When we walk in grassland, or in any place where the natural order of things holds a rich array of life together, the quality of our encounter can easily default to a collection of views from hilltop to valley, experiences that may linger on the skin and on the retina but go no deeper. You talk to the friends you came with, and the bubble of ordinariness that surrounds you every day follows you out onto the prairie, protecting you from the persuasions of birdsong and wind.
But then there are those other, too rare times when a walk draws you in and the world takes you down to another kind of awareness. Your friends cannot come so you go alone. The light seems different, the grass, but you too seem more and less than yourself, a hand's span, a breath's free and passing gift away from who you were when you left home.
To get there, Franciscan Richard Rohr suggests that we might try consciousness. He offers the following set of instructions, beginning by "finding or creating a conscious threshold":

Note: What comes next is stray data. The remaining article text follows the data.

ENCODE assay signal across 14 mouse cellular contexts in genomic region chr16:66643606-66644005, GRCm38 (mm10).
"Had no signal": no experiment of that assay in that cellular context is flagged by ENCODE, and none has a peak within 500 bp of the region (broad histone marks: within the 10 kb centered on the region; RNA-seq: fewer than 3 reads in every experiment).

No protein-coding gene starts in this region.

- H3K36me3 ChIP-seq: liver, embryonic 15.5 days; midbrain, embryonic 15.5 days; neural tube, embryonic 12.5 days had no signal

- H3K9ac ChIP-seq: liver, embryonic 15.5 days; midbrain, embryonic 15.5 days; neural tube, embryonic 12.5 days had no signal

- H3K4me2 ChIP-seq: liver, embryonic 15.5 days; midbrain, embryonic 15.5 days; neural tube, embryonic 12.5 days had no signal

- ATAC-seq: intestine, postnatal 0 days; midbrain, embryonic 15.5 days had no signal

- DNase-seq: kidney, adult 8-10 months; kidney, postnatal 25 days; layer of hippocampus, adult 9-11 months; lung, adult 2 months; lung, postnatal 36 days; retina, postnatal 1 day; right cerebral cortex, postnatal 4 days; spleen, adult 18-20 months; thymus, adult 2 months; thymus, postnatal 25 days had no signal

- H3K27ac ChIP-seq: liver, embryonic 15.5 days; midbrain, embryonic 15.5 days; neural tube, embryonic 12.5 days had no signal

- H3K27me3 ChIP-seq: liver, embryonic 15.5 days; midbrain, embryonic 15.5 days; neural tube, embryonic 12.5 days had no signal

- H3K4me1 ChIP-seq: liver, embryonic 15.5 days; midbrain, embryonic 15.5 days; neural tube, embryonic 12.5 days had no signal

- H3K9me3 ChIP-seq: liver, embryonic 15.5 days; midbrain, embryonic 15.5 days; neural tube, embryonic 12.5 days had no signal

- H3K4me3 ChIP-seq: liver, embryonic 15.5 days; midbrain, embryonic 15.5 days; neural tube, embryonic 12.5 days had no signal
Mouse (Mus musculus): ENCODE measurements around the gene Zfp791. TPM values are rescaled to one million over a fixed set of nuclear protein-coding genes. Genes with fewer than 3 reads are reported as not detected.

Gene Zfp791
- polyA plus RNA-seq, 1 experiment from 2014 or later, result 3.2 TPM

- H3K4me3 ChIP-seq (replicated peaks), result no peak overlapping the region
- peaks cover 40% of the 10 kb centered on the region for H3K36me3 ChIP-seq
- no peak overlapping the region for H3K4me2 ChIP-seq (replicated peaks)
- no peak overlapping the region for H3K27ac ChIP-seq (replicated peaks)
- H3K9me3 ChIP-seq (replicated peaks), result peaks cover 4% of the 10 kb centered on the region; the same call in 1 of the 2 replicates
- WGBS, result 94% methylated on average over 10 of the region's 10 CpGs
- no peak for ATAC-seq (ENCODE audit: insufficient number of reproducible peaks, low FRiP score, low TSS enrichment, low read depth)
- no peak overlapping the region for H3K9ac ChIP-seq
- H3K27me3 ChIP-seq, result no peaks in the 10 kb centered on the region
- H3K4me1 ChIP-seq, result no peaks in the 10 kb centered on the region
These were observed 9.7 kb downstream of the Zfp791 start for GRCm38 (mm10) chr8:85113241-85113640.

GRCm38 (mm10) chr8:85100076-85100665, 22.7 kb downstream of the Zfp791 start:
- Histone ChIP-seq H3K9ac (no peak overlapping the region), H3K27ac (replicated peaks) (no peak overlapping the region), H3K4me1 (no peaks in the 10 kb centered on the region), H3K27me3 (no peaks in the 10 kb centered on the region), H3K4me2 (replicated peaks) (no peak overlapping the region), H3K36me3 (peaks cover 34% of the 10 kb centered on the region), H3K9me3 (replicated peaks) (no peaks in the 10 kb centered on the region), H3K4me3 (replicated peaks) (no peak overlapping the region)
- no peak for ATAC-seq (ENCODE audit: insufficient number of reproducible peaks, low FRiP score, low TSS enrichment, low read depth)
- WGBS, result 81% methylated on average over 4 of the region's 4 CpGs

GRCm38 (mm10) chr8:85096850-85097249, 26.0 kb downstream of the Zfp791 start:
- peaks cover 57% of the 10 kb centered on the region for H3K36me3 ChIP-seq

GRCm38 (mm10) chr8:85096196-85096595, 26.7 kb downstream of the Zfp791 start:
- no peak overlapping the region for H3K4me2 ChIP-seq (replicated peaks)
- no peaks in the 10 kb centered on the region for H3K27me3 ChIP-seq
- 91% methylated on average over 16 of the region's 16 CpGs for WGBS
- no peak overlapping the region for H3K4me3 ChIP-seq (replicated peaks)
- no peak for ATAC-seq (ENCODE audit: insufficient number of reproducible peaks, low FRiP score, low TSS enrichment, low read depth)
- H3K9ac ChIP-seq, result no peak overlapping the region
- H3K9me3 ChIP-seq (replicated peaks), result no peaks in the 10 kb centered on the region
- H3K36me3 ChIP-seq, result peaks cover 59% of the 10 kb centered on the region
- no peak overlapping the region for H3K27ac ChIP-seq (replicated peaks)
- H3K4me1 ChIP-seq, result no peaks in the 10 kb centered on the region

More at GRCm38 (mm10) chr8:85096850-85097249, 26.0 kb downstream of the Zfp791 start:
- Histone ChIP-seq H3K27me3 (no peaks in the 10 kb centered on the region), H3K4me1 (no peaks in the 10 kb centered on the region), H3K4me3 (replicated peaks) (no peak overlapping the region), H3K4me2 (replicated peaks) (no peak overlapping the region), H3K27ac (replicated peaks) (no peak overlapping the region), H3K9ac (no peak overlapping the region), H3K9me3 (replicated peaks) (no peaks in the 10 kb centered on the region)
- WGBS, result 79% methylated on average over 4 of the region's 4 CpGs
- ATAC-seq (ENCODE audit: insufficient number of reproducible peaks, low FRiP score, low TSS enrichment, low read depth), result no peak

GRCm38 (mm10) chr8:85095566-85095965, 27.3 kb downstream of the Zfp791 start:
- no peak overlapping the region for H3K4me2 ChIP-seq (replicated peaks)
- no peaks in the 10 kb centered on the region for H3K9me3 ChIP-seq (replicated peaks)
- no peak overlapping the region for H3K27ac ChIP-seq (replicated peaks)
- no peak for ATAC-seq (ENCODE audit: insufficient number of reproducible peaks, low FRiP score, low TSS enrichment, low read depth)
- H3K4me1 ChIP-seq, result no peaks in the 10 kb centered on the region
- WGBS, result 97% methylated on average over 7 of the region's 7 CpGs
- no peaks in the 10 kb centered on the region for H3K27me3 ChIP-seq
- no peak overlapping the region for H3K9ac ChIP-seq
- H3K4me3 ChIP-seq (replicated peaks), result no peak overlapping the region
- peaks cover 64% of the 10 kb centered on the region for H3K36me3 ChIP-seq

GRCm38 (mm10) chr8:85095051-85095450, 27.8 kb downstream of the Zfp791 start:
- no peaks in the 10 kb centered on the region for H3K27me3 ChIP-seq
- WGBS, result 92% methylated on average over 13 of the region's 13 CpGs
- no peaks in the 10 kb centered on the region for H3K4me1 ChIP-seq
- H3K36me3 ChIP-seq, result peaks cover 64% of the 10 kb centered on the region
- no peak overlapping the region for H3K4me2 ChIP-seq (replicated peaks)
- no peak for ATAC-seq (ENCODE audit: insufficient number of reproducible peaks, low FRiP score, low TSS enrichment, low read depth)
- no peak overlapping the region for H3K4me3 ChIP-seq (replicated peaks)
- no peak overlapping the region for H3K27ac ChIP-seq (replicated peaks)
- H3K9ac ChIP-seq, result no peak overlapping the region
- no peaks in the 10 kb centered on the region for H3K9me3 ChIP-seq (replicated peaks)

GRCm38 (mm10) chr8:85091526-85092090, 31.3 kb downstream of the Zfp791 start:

Wilderness WanderingGo to a place in nature where you can walk freely and alone, ideally some place where human impact is minimal—a forest, canyon, prairie, bog, mountain. Tell someone where you will be and how long you expect to be there. Take adequate water and clothing for the conditions.
Begin your wandering by finding or creating a conscious threshold (perhaps an arched branch overhead or a narrow passage between rocks). Here offer a voiced prayer of your intention and desire for this time. Step across the threshold quite deliberately and, on this side of your sacred boundary, speak no words, but only expect!
Let the land, plants, and creatures lead your feet and eyes. Let yourself be drawn, rather than walking with a destination or purpose in mind. If you are called to a particular place or thing, stop and be still, letting yourself be known and know, through silent communion with the Other. Before you leave, offer some gesture or token of gratitude for the gift the wild has given you.
When it is time to return to the human world, find again your threshold and cross over. But now you have learned to expect God in all things.Richard Rohr